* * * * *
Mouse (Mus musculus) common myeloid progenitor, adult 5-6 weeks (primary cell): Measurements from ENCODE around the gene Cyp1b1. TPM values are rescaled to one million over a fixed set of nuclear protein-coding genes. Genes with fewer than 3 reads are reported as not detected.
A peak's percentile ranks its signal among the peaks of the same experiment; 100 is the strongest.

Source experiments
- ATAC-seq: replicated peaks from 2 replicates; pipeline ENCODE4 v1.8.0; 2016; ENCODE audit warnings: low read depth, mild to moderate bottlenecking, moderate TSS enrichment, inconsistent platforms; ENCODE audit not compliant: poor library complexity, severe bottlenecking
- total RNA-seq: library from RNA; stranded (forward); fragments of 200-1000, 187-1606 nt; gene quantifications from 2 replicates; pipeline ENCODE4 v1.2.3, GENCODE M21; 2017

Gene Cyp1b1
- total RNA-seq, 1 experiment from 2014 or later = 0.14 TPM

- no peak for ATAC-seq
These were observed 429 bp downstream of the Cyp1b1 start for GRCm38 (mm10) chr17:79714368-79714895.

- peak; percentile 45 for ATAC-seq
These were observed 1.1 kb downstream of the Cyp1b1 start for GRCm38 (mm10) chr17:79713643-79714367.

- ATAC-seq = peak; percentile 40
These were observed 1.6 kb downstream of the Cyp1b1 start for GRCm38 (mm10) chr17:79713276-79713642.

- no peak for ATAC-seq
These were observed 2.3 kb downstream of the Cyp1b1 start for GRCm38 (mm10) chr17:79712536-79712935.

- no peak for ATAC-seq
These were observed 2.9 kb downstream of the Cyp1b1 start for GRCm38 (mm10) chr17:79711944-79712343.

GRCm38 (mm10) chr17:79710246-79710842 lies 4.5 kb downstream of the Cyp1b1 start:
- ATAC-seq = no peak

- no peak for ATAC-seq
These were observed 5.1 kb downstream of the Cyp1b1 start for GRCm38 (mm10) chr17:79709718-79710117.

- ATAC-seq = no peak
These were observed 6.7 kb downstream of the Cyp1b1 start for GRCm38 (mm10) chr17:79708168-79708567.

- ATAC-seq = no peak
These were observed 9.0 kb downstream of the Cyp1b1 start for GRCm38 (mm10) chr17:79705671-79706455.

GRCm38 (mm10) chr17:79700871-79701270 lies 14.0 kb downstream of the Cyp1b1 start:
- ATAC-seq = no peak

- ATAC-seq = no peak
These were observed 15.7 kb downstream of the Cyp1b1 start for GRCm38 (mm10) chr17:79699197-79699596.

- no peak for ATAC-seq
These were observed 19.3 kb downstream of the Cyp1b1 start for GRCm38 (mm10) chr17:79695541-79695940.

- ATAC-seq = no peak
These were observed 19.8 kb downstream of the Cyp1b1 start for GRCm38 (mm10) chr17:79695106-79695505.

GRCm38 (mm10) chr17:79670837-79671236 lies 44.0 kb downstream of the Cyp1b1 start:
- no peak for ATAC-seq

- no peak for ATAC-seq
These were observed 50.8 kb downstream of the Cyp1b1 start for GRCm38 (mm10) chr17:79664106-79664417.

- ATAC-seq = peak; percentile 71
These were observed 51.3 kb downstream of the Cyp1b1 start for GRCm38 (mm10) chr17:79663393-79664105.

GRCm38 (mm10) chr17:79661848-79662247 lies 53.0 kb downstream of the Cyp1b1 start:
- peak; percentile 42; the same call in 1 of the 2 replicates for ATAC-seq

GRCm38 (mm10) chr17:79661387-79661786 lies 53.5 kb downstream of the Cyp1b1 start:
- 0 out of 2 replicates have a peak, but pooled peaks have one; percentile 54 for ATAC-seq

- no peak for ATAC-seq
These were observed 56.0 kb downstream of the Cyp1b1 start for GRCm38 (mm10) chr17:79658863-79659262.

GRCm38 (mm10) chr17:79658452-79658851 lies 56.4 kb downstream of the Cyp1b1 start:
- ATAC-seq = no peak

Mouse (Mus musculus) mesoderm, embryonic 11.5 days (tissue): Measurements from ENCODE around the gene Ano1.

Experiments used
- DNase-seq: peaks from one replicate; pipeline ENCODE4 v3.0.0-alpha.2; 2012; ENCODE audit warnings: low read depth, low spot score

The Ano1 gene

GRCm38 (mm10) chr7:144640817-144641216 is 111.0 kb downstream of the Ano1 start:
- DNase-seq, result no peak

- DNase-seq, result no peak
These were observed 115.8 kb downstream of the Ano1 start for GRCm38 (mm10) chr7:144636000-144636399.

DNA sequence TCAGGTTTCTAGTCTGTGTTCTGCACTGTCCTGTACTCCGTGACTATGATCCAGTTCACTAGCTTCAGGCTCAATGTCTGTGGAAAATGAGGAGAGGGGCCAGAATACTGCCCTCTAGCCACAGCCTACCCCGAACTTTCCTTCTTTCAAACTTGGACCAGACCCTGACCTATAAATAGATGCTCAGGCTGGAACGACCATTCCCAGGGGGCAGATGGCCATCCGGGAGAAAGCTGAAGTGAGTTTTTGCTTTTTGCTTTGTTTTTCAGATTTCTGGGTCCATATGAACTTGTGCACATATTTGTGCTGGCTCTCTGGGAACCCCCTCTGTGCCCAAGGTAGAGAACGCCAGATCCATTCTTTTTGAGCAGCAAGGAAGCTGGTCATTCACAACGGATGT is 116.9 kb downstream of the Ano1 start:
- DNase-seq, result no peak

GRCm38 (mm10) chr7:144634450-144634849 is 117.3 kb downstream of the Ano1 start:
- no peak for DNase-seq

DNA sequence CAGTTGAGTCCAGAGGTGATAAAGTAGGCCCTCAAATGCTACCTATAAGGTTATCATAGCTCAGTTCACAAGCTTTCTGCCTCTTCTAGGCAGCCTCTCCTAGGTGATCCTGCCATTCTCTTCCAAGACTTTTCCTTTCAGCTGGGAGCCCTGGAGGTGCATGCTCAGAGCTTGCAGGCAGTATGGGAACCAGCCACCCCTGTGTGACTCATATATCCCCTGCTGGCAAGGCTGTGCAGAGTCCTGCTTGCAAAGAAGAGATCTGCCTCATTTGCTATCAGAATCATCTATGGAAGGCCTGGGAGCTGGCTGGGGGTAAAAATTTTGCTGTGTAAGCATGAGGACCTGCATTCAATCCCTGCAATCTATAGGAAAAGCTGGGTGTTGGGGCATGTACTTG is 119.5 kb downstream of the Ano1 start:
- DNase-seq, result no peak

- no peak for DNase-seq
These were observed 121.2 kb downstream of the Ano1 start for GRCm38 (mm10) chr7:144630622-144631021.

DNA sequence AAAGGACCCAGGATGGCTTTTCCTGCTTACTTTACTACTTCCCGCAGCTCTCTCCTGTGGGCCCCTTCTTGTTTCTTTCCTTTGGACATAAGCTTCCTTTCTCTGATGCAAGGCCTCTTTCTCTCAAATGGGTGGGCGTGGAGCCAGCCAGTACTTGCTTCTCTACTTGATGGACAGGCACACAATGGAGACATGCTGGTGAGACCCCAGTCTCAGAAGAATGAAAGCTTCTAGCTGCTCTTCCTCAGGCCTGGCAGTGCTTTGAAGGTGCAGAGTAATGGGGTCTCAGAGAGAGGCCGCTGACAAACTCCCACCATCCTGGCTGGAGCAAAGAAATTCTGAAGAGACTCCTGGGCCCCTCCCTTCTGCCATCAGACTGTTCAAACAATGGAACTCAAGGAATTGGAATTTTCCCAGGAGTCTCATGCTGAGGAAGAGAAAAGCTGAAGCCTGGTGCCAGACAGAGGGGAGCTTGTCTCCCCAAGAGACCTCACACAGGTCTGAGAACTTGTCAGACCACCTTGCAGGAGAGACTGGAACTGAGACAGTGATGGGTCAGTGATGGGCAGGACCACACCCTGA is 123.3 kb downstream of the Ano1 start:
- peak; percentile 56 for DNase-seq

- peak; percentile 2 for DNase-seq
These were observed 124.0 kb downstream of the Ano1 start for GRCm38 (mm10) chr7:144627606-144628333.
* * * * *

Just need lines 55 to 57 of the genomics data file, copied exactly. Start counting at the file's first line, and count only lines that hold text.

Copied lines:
These were observed 115.8 kb downstream of the Ano1 start for GRCm38 (mm10) chr7:144636000-144636399.

DNA sequence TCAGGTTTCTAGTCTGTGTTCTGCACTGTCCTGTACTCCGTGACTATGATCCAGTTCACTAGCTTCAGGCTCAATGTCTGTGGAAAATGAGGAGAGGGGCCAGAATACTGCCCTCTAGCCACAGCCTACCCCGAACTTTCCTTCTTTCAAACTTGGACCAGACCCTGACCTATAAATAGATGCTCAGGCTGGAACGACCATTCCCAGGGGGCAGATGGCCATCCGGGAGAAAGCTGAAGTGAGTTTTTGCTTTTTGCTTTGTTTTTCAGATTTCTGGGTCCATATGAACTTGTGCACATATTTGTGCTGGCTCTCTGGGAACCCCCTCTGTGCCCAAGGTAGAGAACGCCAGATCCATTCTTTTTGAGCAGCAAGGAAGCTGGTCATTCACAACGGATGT is 116.9 kb downstream of the Ano1 start:
- DNase-seq, result no peak